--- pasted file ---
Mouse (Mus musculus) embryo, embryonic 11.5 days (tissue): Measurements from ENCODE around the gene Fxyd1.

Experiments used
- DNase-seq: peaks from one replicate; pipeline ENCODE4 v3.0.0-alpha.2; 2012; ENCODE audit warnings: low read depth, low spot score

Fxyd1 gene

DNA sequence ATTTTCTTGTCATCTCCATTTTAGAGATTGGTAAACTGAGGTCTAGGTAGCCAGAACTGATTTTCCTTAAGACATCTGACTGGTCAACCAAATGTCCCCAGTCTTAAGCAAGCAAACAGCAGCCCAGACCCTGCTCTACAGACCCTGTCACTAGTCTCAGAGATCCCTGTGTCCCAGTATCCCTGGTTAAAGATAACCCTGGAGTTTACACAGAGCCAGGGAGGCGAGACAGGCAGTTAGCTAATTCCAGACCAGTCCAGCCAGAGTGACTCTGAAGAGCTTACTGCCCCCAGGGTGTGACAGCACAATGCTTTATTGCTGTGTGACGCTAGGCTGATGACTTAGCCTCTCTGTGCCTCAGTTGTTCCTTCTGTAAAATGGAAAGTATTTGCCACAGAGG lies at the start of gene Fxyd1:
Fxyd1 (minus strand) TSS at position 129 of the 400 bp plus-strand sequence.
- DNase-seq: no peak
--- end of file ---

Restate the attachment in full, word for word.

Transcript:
Mouse (Mus musculus) embryo, embryonic 11.5 days (tissue): Measurements from ENCODE around the gene Fxyd1.

Experiments used
- DNase-seq: peaks from one replicate; pipeline ENCODE4 v3.0.0-alpha.2; 2012; ENCODE audit warnings: low read depth, low spot score

Fxyd1 gene

DNA sequence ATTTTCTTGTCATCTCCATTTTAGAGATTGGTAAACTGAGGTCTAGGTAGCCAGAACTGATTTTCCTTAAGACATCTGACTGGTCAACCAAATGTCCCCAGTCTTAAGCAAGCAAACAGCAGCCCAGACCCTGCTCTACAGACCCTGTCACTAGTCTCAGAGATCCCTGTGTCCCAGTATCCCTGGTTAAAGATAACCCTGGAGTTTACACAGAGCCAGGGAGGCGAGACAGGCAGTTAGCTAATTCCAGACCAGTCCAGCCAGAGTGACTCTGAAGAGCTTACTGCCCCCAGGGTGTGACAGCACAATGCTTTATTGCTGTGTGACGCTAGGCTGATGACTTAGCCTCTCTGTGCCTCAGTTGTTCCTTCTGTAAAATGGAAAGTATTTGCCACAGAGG lies at the start of gene Fxyd1:
Fxyd1 (minus strand) TSS at position 129 of the 400 bp plus-strand sequence.
- DNase-seq: no peak